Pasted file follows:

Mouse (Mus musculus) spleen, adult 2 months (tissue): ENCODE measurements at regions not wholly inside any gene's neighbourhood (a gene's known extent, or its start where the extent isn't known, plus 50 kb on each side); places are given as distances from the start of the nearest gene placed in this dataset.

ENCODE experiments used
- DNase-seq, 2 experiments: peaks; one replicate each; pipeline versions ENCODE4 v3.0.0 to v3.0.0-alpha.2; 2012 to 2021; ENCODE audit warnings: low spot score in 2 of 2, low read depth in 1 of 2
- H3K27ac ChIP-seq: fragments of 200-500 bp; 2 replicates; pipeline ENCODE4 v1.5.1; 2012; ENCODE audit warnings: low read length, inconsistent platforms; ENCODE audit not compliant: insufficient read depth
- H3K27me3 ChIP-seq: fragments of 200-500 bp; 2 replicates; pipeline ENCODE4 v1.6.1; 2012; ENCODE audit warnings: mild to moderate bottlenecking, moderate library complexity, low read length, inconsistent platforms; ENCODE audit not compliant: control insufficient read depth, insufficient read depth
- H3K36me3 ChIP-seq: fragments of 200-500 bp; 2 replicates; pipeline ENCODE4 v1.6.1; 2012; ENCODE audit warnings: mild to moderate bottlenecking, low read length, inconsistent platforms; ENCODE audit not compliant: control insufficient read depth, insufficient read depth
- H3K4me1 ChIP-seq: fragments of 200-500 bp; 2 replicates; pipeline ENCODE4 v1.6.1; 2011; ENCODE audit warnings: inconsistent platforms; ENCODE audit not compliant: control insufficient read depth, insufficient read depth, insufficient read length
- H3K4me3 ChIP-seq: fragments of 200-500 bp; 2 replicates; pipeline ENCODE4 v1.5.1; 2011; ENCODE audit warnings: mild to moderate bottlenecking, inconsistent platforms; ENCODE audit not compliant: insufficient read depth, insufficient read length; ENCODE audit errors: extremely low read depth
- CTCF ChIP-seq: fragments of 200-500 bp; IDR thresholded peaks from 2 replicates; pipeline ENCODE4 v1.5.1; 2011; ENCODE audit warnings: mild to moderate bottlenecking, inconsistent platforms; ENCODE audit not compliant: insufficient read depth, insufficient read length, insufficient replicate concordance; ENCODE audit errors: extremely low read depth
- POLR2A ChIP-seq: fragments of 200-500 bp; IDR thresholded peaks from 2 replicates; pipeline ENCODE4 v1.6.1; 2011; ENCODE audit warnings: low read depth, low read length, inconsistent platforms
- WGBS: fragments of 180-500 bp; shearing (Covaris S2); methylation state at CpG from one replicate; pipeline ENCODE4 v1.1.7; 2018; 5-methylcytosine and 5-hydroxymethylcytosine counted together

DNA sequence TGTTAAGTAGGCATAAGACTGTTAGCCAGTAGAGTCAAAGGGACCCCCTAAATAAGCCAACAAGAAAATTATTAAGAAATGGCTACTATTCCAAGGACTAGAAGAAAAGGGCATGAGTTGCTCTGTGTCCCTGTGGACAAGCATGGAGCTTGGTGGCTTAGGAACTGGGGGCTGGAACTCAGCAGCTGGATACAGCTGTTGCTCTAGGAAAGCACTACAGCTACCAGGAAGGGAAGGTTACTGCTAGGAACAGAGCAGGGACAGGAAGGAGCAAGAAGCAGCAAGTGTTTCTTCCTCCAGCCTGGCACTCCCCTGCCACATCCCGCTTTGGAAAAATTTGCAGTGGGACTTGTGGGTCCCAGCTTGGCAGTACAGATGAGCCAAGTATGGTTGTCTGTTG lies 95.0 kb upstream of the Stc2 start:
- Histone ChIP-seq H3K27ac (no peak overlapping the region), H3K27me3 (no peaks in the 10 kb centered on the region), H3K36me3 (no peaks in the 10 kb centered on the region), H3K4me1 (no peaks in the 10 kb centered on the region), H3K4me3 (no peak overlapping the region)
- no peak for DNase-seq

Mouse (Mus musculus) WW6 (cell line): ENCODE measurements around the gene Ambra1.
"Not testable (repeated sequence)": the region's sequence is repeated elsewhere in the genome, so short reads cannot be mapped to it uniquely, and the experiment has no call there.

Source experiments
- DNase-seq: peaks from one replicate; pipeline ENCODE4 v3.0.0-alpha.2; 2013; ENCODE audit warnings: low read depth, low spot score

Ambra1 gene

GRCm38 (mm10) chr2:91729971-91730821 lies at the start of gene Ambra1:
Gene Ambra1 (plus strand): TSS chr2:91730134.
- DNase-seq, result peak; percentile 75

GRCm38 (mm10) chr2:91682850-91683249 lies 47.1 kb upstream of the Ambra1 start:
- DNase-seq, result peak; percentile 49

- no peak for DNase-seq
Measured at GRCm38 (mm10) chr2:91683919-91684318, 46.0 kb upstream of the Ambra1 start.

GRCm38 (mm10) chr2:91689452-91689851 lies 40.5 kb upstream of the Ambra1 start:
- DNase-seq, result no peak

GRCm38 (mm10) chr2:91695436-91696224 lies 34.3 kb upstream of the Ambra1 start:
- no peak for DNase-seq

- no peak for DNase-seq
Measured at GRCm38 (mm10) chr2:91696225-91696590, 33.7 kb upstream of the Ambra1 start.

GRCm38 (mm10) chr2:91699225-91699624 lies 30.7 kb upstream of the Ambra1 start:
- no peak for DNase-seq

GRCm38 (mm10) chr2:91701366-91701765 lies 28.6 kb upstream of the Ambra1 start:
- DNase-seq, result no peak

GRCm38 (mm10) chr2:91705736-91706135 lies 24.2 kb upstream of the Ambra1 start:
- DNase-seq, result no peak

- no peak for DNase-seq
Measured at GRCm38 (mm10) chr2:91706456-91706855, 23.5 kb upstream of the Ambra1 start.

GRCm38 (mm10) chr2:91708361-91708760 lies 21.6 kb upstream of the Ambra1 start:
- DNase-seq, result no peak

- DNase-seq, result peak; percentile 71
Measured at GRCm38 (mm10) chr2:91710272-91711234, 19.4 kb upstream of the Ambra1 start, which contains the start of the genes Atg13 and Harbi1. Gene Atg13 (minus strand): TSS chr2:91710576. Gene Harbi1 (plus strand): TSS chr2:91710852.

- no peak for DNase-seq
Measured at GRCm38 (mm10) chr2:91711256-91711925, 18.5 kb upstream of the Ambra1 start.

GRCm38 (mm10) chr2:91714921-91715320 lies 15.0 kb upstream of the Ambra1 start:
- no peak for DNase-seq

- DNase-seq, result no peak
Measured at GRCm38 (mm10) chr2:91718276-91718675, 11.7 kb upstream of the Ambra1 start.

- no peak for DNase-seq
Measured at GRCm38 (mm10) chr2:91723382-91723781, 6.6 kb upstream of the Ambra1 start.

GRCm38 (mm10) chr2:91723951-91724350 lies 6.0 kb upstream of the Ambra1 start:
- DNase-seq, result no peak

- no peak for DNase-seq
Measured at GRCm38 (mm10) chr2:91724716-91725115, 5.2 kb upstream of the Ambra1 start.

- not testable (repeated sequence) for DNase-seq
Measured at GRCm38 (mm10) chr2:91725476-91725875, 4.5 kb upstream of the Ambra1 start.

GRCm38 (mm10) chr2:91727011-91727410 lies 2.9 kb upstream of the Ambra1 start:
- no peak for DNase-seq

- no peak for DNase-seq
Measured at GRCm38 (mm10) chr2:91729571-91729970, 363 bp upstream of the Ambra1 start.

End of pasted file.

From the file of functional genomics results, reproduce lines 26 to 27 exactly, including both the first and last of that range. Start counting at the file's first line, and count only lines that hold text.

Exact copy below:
Measured at GRCm38 (mm10) chr2:91683919-91684318, 46.0 kb upstream of the Ambra1 start.

GRCm38 (mm10) chr2:91689452-91689851 lies 40.5 kb upstream of the Ambra1 start: